Even if the land acquisition is for a public purpose, the process cannot be dismissed as a mere commercial engagement between the State and the citizen. It’s unbecoming of a welfare State to ask a section of people to sacrifice their welfare for a development that shall not reach them, however imperative it may be. Instead, the governments can take the mandatory relocation of villages due to displacement as an opportunity to create model villages or colonies.

Such a model village or a colony of relocated displaced people can for instance, consist of infrastructure for improvement of environment like waste water treatment facility, sewage treatment, landfill sites and affluent treatment plants and creation of green belts, parks and gardens.

Social infrastructure like community-cum-marriage hall with open space and outdoor arrangement and vegetable and milk booth and shopping complex should be provided along with the other social amenities like schools, hospitals, improved housing etc.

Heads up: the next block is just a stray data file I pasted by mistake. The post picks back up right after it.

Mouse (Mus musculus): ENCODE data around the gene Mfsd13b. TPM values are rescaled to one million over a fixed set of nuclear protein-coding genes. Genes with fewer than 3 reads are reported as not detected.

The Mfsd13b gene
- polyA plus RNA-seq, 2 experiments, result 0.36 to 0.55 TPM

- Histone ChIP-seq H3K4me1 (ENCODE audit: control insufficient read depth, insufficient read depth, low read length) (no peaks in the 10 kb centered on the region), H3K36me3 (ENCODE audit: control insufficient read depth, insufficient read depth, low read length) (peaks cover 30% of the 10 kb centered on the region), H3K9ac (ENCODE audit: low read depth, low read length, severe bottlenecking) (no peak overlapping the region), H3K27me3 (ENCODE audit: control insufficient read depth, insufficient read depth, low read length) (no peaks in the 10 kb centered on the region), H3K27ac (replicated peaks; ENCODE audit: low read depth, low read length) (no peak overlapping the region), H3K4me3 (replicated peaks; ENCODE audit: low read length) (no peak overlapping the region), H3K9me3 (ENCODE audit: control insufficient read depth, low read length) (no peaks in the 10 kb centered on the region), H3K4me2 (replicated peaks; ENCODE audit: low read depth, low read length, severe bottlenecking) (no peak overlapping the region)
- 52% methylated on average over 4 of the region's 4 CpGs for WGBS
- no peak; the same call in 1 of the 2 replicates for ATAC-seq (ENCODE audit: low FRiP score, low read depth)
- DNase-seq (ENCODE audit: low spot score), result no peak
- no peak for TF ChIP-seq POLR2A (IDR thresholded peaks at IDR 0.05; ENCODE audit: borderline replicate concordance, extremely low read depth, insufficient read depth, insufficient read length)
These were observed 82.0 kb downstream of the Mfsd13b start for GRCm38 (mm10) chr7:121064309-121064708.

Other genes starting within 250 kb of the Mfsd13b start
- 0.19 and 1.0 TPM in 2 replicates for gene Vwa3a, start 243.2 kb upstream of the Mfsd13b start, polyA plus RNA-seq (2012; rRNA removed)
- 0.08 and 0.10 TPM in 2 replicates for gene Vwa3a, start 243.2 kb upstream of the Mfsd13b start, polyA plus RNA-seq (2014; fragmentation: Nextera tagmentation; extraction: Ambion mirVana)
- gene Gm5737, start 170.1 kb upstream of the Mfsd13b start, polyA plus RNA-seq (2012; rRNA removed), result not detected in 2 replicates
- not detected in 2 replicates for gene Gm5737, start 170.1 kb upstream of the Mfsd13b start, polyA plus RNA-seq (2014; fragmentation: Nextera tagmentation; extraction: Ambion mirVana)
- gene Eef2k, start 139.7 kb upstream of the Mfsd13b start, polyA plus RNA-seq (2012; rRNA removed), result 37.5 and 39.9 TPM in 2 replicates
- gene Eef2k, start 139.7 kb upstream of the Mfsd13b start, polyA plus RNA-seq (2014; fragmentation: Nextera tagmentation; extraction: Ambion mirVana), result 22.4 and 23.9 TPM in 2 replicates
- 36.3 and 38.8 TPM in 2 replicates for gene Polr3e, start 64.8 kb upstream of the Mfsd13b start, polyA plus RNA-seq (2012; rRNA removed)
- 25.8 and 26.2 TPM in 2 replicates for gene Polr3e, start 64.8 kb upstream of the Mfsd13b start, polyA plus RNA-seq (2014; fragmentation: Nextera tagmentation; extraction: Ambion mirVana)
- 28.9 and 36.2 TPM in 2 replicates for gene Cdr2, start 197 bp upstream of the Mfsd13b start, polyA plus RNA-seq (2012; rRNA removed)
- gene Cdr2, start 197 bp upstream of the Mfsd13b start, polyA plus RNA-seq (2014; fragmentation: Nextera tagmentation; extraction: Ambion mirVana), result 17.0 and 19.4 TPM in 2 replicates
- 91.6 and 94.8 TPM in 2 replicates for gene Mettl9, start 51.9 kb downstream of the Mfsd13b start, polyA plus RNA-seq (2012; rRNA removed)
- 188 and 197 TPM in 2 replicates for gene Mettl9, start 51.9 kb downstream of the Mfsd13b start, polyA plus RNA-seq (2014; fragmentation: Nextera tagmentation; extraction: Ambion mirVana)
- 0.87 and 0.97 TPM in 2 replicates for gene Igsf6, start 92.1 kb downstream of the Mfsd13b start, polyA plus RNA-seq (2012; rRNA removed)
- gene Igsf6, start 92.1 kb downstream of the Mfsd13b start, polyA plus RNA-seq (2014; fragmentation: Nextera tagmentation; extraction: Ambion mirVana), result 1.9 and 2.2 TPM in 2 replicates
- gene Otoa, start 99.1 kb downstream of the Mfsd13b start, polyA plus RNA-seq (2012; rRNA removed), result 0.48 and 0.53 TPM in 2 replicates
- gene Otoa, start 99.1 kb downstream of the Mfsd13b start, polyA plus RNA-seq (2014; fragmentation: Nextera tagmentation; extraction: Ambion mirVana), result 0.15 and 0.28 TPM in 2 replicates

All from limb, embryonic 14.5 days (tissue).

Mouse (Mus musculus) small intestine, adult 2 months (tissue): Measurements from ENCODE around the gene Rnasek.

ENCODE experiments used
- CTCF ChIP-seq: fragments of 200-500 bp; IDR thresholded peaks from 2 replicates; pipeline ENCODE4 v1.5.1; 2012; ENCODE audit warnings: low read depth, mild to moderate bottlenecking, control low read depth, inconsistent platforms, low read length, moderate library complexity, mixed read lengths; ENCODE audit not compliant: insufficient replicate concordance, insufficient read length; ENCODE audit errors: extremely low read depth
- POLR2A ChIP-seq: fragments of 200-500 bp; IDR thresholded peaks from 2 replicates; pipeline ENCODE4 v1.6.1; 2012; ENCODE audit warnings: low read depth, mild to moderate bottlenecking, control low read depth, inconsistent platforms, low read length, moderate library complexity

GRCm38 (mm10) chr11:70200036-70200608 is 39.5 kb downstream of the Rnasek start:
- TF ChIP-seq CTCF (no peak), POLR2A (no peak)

The objective of such a strategy is to provide for infrastructural facilities and basic minimum amenities so that the resettled population can acquire for themselves a reasonable standard of community life and can attempt to minimise the trauma involved in displacement.

Such a humane approach to the problem would convert the involuntary displacement into a voluntary displacement while speeding up the process of development all over. It will bring political accolades to the people in power and shall not leave any scope for political opposition to fish in the troubled waters. The effort may be costlier but certainly not an impossible task.